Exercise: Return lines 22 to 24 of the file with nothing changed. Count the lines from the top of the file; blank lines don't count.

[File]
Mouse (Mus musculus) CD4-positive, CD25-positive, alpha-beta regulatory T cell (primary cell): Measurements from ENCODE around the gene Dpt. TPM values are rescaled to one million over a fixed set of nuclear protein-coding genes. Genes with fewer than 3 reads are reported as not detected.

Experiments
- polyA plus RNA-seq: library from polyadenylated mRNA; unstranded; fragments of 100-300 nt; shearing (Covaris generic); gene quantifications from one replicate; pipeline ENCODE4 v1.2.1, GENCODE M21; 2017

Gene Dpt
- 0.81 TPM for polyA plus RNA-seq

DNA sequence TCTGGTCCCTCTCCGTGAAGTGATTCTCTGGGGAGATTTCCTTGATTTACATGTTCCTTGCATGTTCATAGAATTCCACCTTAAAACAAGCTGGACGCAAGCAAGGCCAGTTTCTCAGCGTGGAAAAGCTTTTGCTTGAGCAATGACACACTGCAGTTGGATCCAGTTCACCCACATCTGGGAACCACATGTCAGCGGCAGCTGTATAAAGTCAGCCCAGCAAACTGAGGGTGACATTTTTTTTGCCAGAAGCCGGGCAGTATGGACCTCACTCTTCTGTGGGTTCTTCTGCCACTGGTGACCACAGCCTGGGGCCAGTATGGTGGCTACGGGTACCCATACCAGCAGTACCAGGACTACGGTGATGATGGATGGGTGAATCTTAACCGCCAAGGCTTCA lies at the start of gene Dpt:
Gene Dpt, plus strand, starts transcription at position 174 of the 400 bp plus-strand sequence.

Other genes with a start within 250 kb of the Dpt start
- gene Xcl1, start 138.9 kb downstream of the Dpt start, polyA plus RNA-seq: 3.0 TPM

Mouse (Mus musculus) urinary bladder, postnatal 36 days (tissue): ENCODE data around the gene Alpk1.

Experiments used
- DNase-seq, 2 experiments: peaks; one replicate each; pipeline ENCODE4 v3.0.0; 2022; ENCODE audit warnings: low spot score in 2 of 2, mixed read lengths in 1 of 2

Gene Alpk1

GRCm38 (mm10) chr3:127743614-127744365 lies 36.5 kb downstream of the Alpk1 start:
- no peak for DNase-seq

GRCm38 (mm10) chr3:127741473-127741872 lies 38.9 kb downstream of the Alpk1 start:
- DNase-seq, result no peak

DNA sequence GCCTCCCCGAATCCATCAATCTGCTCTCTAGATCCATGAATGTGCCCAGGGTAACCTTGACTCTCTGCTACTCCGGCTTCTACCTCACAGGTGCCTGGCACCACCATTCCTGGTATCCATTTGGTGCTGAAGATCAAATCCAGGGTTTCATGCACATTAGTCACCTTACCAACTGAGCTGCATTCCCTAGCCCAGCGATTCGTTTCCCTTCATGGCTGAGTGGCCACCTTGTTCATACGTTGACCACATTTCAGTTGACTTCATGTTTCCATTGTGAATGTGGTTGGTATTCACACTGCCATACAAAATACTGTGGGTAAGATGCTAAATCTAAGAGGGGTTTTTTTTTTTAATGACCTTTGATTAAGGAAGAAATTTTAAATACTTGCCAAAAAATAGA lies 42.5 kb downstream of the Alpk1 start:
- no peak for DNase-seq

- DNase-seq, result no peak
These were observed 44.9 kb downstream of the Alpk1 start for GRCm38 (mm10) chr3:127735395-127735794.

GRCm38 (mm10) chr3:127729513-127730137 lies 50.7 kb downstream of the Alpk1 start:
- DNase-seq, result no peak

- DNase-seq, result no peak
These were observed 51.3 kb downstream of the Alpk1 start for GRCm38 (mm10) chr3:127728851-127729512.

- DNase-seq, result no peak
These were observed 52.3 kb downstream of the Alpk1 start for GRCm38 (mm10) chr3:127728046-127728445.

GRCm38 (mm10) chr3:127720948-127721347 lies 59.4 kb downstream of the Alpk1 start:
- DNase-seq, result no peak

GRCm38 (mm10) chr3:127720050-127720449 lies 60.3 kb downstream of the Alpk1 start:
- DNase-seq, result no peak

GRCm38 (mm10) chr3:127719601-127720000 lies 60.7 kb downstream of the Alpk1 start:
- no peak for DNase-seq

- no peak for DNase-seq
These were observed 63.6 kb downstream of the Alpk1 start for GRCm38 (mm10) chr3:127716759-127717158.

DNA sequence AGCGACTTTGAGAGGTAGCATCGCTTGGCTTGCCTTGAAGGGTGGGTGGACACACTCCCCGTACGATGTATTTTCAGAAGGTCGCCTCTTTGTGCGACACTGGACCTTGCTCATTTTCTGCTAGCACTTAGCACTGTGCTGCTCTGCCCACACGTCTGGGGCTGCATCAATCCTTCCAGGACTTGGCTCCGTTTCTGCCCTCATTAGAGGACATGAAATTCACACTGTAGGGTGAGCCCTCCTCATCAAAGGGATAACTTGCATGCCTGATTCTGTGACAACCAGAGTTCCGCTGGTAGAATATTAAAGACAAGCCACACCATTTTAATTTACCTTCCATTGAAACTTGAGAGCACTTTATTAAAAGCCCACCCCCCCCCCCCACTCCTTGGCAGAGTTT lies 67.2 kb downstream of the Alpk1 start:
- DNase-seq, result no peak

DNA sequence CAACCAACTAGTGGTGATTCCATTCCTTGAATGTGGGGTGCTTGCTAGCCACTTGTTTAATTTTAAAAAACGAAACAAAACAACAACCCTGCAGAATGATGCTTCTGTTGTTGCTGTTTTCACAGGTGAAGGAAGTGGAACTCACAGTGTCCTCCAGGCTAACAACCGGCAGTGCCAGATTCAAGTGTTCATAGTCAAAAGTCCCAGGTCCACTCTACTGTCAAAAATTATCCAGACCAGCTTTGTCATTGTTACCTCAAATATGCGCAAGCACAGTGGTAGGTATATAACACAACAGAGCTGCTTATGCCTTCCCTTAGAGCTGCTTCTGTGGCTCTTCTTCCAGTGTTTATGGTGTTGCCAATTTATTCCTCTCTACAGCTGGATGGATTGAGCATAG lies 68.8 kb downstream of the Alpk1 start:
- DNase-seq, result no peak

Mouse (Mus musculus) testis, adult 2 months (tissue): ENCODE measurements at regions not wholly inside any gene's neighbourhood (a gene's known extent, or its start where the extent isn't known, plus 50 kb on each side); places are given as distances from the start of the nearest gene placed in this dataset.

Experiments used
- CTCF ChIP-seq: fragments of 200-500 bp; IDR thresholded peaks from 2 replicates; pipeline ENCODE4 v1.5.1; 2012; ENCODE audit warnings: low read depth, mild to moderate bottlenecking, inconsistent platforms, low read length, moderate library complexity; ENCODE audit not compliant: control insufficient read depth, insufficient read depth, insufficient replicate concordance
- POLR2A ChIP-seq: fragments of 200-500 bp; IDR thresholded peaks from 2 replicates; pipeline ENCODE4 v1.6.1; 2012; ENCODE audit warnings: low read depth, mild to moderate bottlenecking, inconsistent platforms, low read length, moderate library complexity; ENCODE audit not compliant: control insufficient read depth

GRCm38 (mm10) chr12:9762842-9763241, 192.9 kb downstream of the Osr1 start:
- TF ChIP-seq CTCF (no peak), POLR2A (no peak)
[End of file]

GRCm38 (mm10) chr3:127729513-127730137 lies 50.7 kb downstream of the Alpk1 start:
- DNase-seq, result no peak

- DNase-seq, result no peak